A new study on deaf rats demonstrates that boosting neuroplasticity, the benefit from faster hearing natural ability to adapt to new situations increases the effectiveness of a cochlear implant in restoring hearing loss. The study, according to researchers, may help clarify why some implant recipients respond to treatment so much better than others.
Cochlear implants, in contrast to hearing aids, which amplify, balance, and sharpen sound, send electrical signals that represent sounds directly to the brain. Tragically, it requires investment to figure out the importance of the signs. Some people with cochlear implants start to understand speech hours after they get it, while others take months or years. It is not clear what mechanisms control how quickly the brain adjusts to an implant.
a major site of neuroplasticity deep in mammals’ brain stems, helped them learn to use their devices more quickly.
It demonstrated that rodents with the additional boost could effectively complete tasks requiring accurate hearing within three days of receiving their implants. In contrast, it took them up to 16 days to do so without the stimulation.
The research team discovered in a previous study that electrically stimulating the locus coeruleus in rodents alters how the brain’s benefit from faster hearing system represents a sound and increases neuroplasticity. Dr. Glennon says that the new study is the first to show that stimulating this part of the brain can speed up hearing in people who have cochlear implants.
The researchers trained normal-hearing rats to press a button when they heard a certain sound and to ignore the button if they heard another sound. The rats were unable to complete the task once they became deaf.
The study showed, among other things, that as the rats learned to use their implants, the activity of the locus coeruleus changed dramatically.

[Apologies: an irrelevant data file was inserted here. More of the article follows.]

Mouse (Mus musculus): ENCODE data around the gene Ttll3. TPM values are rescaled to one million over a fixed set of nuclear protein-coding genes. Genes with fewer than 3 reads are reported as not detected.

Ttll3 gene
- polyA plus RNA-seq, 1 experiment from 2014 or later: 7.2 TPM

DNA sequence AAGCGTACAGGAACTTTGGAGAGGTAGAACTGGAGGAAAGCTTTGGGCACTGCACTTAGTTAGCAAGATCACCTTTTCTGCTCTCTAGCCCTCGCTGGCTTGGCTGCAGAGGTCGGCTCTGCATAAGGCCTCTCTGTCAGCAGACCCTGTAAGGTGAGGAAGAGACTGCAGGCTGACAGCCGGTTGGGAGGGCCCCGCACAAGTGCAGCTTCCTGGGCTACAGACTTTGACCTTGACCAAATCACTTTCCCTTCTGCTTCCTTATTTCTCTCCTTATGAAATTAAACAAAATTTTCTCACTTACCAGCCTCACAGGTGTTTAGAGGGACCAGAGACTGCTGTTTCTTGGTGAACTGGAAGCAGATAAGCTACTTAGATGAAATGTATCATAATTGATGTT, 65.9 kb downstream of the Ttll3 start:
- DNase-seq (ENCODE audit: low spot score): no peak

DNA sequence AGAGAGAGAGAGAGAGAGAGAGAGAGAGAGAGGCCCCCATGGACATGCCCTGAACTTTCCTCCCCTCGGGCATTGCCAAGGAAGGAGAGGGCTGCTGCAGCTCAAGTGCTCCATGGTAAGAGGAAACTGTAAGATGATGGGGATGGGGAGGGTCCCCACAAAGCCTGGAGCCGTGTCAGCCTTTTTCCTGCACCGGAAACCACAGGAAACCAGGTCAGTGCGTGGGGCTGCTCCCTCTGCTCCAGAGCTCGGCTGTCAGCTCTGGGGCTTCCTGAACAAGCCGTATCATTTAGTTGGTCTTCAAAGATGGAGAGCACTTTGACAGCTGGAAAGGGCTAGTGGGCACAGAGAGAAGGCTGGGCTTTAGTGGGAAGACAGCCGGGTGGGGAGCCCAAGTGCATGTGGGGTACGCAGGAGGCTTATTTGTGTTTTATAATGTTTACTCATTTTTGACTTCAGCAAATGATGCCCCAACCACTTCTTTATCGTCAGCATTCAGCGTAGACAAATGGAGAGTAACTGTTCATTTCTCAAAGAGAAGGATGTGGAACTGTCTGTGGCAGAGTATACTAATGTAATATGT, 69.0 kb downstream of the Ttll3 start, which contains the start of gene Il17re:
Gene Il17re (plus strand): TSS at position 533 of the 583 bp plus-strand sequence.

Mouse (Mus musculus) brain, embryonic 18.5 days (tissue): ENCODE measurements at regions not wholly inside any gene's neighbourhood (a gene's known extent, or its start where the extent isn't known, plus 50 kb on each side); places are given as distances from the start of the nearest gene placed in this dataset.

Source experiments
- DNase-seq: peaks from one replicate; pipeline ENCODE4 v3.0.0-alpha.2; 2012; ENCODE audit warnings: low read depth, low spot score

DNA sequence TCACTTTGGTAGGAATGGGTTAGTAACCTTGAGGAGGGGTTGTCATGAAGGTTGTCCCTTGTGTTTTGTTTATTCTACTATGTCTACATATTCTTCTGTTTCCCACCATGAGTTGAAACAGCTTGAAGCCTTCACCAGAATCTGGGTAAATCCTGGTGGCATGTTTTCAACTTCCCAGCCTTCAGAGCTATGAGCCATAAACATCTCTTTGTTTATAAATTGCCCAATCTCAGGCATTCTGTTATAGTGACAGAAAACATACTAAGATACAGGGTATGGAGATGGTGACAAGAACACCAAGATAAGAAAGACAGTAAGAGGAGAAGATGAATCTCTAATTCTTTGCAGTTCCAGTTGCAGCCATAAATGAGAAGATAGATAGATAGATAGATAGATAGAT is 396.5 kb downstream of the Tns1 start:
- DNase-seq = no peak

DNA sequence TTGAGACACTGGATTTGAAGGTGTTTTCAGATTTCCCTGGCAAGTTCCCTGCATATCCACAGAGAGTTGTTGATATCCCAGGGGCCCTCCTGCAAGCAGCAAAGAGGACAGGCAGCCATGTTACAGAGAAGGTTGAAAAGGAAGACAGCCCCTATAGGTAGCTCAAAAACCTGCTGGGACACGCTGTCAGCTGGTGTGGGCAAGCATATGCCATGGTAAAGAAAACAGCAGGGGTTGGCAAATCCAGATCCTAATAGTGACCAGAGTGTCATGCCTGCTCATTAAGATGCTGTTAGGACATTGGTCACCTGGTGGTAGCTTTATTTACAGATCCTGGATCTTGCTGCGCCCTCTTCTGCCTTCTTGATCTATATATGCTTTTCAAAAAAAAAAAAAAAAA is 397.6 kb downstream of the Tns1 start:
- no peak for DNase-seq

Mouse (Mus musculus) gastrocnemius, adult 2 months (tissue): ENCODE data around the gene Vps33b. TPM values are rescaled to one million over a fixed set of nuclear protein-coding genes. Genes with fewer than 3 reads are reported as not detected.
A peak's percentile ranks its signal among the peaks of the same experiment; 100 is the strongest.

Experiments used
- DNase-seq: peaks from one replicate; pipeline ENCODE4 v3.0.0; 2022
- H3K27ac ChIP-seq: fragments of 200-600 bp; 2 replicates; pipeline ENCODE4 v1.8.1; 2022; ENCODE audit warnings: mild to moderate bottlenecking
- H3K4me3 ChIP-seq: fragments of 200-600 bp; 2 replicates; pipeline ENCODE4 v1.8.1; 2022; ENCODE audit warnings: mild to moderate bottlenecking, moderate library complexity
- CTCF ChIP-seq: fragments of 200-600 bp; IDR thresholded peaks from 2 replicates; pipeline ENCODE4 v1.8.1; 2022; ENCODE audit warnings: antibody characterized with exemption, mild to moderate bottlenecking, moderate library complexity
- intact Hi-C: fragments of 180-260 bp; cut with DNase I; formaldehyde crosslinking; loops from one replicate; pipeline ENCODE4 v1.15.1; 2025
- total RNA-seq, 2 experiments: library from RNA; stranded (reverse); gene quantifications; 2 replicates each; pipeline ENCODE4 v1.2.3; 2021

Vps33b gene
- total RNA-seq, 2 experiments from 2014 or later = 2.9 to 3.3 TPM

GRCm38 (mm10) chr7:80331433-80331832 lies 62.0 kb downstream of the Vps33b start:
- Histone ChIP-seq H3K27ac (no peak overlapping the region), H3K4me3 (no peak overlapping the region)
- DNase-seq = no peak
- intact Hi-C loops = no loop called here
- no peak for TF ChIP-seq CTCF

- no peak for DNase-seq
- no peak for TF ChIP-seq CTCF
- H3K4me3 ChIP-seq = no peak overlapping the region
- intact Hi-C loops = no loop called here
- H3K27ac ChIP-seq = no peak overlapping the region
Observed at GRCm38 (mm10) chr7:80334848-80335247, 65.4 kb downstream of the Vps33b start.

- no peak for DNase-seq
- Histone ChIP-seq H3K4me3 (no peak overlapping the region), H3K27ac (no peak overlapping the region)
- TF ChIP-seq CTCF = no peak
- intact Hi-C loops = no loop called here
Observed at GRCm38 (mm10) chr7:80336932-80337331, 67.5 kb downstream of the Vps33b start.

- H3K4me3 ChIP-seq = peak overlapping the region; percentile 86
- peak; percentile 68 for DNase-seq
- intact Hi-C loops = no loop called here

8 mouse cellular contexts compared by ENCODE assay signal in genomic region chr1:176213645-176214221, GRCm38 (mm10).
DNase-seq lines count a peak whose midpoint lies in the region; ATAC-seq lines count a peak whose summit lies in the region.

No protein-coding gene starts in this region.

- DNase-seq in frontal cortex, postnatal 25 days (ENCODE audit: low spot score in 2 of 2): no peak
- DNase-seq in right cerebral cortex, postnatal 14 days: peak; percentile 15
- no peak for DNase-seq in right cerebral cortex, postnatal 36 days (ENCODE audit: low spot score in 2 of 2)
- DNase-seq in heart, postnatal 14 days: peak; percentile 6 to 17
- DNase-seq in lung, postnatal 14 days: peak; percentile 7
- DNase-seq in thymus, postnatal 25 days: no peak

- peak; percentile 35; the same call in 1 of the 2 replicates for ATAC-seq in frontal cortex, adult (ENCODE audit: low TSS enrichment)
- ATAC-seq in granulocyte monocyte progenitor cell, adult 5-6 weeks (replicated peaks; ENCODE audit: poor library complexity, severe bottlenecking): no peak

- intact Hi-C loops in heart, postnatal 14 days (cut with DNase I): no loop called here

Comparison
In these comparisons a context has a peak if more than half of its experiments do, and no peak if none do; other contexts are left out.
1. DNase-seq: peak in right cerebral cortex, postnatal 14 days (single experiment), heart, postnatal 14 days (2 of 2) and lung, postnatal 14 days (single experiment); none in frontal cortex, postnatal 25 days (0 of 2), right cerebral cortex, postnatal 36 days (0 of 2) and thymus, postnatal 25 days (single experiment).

When the animals received food after hearing the tone and pressing the appropriate button, the brain region was initially the most active. As they figured out how to connect squeezing the button with getting the prize, cerebrum action rather crested when they just heard the tones. Notably, the rats consistently achieved success faster the faster this change occurred.
Robert C. Froemke, Ph.D., the Skirball Foundation Professor of Genetics in the Department of Neuroscience and Physiology at NYU Langone, is the study’s co-senior author and a neuroscientist. He says, “Our results suggest that improving neuroplasticity in the locus coeruleus may speed up and bolster the effectiveness of cochlear implants.” World News Spot
According to Dr. Froemke, the team intends to investigate non-invasive methods for stimulating the brain region in humans in the future. In addition, Dr. Froemke is a professor in the Department of Otolaryngology—Head and Neck Surgery at NYU Langone.
Cochlear Ltd., an NYU vendor that also sells NYU Langone equipment and technical support, provided additional funding support.
Youssef Z. Wadghiri, Ph.D., an associate professor in the Department of Radiology at NYU Langone, is one of the study’s other investigators, along with Drs. Glennon, Froemke, and Svirsky. Principal investigator at the University of Cologne in Germany, Silvana Valtcheva, Ph.D.; and Angela Y. Zhu, MD, clinical ophthalmology assistant professor at the Bascom Palmer Eye Institute in Miami.